Private industry reported nearly three-million nonfatal workplace injuries and illnesses to the Bureau of Labor Statistics
(BLS) during 2016. The injuries that workers can suffer at the workplace have the potential to leave them with serious health issues, an inability to work, and even long-term disabilities. Fortunately for injured workers, Virginia’s workers’ compensation program entitles them to benefits, regardless of fault.
Many workers’ comp laws
protect workers from unfair treatment when injured on the job. Some employers and insurance companies will try to minimize your claim. Injured workers often do not realize until too late that they did not get the compensation and benefits they deserved.
If you were injured on the job, you deserve to know your rights. Do not hesitate to contact us
, or visit one of our offices in Richmond
, or Fredericksburg
for a consultation with a work accident and injury lawyer.
We can help you navigate issues that could affect your right to compensation such as:
- Selecting a doctor and obtaining medical treatment
- Whether you are required to give a recorded statement to your employer or the insurance company
- Understanding that you must file your claim within two years
- Knowing when you are required to look for and accept “light duty’ work
Under the Virginia Workers’ Compensation Act, an injured employee doesn’t have to prove anyone was at fault or make a negligence claim. Nevertheless, to minimize the costs of insurance for most companies, many employers and insurance companies want to deny or minimize your claim.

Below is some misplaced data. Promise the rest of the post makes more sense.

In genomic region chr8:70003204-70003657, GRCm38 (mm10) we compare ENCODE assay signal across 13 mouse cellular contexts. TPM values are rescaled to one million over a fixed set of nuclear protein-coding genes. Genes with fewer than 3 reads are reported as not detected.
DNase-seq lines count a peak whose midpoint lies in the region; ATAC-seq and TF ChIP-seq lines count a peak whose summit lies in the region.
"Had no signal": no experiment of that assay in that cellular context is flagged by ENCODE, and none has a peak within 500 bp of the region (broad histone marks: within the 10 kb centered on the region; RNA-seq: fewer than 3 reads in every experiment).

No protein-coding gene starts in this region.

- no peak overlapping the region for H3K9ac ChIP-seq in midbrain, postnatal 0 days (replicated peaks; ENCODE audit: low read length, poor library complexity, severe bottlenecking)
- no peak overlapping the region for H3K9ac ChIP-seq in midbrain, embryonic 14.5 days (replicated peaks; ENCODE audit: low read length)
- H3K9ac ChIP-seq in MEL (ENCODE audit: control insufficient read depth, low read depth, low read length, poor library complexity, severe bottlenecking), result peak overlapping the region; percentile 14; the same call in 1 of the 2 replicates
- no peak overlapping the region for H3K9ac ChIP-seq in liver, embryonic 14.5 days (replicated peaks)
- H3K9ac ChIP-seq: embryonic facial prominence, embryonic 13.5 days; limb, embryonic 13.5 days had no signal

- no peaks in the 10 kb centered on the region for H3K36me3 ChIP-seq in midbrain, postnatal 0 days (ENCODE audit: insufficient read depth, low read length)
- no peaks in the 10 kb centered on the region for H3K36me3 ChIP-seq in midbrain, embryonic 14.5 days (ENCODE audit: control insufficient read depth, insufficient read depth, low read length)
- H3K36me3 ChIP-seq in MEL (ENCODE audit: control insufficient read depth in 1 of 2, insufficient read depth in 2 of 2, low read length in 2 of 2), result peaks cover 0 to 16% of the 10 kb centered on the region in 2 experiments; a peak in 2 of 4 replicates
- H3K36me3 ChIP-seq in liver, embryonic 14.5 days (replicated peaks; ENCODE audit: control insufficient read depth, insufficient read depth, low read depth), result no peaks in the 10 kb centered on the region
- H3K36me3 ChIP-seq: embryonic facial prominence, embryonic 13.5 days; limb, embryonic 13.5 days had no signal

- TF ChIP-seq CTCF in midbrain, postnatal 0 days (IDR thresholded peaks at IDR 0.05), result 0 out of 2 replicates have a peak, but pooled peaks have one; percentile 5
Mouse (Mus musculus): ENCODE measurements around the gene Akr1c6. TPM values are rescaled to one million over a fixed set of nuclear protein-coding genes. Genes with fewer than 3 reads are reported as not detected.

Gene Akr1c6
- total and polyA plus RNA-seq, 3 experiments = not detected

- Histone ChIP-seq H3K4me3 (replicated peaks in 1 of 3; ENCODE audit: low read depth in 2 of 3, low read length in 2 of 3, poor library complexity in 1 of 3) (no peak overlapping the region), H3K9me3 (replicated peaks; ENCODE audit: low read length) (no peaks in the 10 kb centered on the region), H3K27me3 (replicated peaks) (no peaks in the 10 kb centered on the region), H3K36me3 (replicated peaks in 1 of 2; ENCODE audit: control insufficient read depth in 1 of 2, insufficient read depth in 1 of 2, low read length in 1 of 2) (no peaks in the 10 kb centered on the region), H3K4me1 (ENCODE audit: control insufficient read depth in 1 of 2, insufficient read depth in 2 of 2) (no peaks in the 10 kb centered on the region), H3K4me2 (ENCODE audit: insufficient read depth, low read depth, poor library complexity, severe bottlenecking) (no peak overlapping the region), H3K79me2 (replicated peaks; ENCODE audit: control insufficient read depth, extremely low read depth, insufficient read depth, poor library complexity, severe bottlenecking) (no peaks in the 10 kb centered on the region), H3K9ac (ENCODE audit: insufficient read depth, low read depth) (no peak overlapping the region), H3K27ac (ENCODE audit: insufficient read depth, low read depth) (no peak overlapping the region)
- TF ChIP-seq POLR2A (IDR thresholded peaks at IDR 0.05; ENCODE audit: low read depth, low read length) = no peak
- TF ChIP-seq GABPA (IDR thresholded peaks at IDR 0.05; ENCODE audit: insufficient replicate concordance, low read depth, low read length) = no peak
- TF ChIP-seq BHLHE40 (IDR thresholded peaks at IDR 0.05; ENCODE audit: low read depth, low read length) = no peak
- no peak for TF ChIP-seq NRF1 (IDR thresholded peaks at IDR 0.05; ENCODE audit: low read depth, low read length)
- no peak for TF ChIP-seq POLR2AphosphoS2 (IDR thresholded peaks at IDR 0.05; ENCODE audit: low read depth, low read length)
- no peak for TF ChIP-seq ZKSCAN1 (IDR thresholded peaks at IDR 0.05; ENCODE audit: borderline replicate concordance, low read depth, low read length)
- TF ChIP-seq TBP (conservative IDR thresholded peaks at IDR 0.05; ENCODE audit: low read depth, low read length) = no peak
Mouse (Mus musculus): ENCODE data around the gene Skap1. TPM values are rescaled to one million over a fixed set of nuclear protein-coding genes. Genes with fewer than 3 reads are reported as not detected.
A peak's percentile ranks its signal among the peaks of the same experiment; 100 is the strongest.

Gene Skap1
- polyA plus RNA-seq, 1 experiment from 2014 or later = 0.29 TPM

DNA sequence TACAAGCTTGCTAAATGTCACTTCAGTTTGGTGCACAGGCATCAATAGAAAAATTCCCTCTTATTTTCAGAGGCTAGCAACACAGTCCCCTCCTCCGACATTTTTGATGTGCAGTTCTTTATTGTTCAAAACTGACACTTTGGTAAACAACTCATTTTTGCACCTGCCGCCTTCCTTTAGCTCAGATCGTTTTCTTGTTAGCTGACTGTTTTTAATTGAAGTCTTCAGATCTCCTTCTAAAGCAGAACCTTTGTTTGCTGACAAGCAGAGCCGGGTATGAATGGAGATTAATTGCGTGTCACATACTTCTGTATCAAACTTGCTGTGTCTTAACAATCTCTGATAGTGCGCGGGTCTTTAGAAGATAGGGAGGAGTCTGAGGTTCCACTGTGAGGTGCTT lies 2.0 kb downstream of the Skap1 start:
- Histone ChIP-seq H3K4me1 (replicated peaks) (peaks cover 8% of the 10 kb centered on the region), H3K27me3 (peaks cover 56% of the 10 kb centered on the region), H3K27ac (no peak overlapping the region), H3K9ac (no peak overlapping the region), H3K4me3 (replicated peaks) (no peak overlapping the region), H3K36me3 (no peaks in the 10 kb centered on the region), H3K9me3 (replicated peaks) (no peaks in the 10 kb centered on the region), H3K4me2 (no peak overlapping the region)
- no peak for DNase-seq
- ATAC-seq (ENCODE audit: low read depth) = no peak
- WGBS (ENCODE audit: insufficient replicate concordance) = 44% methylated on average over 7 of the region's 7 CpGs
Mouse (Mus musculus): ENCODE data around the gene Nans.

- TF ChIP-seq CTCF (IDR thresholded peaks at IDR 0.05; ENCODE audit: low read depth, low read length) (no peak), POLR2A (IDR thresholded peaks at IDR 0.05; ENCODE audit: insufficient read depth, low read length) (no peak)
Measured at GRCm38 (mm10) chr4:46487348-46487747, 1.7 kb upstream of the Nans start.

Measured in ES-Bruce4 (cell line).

We represent workers who were injured on the job to make sure they get the best treatment and the most compensation available to them by law. We handle issues dealing with the right to recover benefits, allegations of workers’ comp fraud, allegations of misconduct, and workers’ comp subrogation and appeals. Contact us to make sure you get the most compensation you deserve.
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How Does Workers’ Compensation Work?
Many people are unclear about the basics of the workers’ compensation program. Fundamentally, it exists to guarantee benefits to people who are injured in on-the-job accidents or develop illnesses related to their work environment. In exchange for this guarantee of benefits, workers are typically unable to sue their employers for job-related illness or injuries. We will discuss some exceptions to this rule later.
The workers’ compensation program requires most employers to maintain workers’ compensation insurance. This means that employers pay a periodic premium in return for coverage, which then pays out to employees when they get sick or injured at work.
While the government regulates workers’ compensation, when you make a workers’ comp claim, you make a claim on a policy that was issued by a private, for-profit company. As a result, that company will do everything it can to minimize the benefits it pays you—or deny your claim altogether.
If you make a workers’ compensation claim, retain an attorney
from the outset. A lawyer can ensure that you file a complete and accurate initial claim, increasing the chances that you will receive the benefits to which you are entitled under the law as soon as possible.
The Process of Making a Workers’ Compensation Claim
While the law requires employers to provide workers’ compensation benefits, that does not make them easy to obtain. In fact, in some cases, insurers intentionally make the system more complicated than necessary to encourage injured workers to give up on trying to get benefits at all.
The most basic steps involved with obtaining workers’ compensation include.
- You are injured in a workplace accident or develop an injury related to your working conditions.
- You are required to notify your employer about your work-related illness or injury within 30 days. If you do not, you may lose your right to obtain workers’ compensation benefits.